SL to bring down Chinese suppliers

Minister of Industry and Commerce Rishad Bathiudeen (centre) meets the Second Secretary of Chinese Embassy in Colombo Mr Ran Xiong (left) and Secretary of Sri Lanka Canned Fish Association Chathura Wicremanayake (right) on 10 July in Colombo.

Stepping in and mediating on time, Sri Lanka has successfully turned around the issue of spoilt canned fish imports muddle following due in-depth and multi-level talks with all the key stakeholders in Colombo on July 10,

“We invite a canned fish supplier delegation from China to Sri Lanka for discussions,” said the Minister of Industry and Commerce Rishad Bathiudeen yesterday at the Ministry. Minister Bathiudeen made these observations during a meeting with all stakeholders in view of resolving the canned fish imports issue. Canned fish is a heavily used item by local consumers and an essential item in the management of the day to day cost of living. 60 Lankan companies annually import 40 million Kilos (Kgs) of canned fish for the local market. Since May 2018, no canned fish consignments from China had been received by Sri Lanka. It has been widely reported in the media that worms were detected by Lankan authorities in some imported canned fish tins to Sri Lanka and consignments were held back at the Customs and some had even ordered that it be re-exported. As a result, since February, Lankan authorities have been detecting canned fish destined for local markets landing in local ports. Both SLSI and the Ministry of Food Control Dept. under the Heath Ministry had decided that 31canned fish consignments imported from Chinese suppliers were unfit to be released to local markets due to the presence of more than 3 types of parasites in them. A prevalence of between 0-three are acceptable, but these consignments had a higher rate of parasites.

“Of the 92 containers of canned fish which had arrived earlier this year, in many consignments from Chinese suppliers and 80 containers were rejected by Lankan authorities based on certification guidelines. Our authorities have done their job right,” announced Minister Bathiudeen, adding: “Still, the total stoppage of canned fish imports would affect our consumers, while market shortages could take place here. We wish to call the support of the Government of China to resolve this situation through amicable discussions and we are confident the Chinese authorities would support us and their own exporters who have faced this issue, to meet our health standards. As government officials, we are ready to support our importers to comply with SLSI standards. We invite a canned fish supplier delegation from China to Sri Lanka for discussions and the resolution of this issue. Thereafter, we shall send a Sri Lankan importer delegation to Beijing to finalise,” Secretary of Sri Lanka Canned Fish Association Chathura Wicremanayake, agreed with Minister Bathiudeen. “There are a great number of exporters in China and this happens only once in a way. The last time this happened in Sri Lanka was 22 years ago, but on the fish imported from Chile. We have been importing fish from China for the past 8 years and this is the first time this issue had surfaced. Chinese products are not bad, except on a few occasions where spoilt cans had got mixed. We believe the Chinese exporters also should step in now and show they are reliable suppliers. We believe Beijing would update its own suppliers of the changes in standards applied in Sri Lanka,” said Secretary Wicremanayake.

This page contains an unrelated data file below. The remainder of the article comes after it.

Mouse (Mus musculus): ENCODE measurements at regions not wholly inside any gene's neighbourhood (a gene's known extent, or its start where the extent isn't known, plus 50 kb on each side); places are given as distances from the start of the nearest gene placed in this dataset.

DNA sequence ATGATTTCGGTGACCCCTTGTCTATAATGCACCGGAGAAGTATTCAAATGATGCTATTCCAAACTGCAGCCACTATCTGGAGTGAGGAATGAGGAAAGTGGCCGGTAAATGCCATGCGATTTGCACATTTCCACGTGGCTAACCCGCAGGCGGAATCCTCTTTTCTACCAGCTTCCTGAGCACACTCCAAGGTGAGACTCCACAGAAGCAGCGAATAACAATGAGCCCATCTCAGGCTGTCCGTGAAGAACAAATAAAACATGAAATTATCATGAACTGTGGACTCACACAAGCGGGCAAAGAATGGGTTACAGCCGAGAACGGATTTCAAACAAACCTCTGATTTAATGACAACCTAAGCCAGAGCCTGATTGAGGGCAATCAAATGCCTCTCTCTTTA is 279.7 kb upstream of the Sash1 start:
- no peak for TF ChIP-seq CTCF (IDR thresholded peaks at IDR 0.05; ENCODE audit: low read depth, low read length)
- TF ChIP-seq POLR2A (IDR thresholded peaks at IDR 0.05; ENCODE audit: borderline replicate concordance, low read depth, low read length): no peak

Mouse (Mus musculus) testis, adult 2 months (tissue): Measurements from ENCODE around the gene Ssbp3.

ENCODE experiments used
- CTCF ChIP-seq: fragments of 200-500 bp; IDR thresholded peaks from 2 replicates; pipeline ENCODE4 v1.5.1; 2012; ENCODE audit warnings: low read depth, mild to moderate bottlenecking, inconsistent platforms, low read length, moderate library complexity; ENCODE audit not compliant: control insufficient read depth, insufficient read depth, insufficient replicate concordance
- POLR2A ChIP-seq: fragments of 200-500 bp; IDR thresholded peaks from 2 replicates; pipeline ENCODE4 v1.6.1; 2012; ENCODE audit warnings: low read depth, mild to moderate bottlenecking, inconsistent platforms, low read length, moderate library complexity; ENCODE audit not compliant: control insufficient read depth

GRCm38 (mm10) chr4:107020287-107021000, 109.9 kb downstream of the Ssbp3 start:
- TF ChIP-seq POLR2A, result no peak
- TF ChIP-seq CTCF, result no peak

Officials from SLSI and the Health Ministry, said that they were not against canned fish imports to Sri Lanka. “We are not opposing imports, but exporters to Sri Lanka should certify the quality otherwise SPS violations could occur and our consumers would be affected,” they stressed.

Chinese embassy Second Secretary Ran Xiong agreed that standards had to be maintained for the betterment of both countries and added: “Letters from Trade Remedies Division wants further clarifications from the Lankan authorities. We agree to Sri Lanka’s revised standards, while we also call for a buffer period for our exporters to adjust. I am in discussion with our Chinese suppliers and Chinese Chambers. We are optimistic this issue could be resolved in collaboration with all local authorities and Lankan importers,” stressed Xiong.

 

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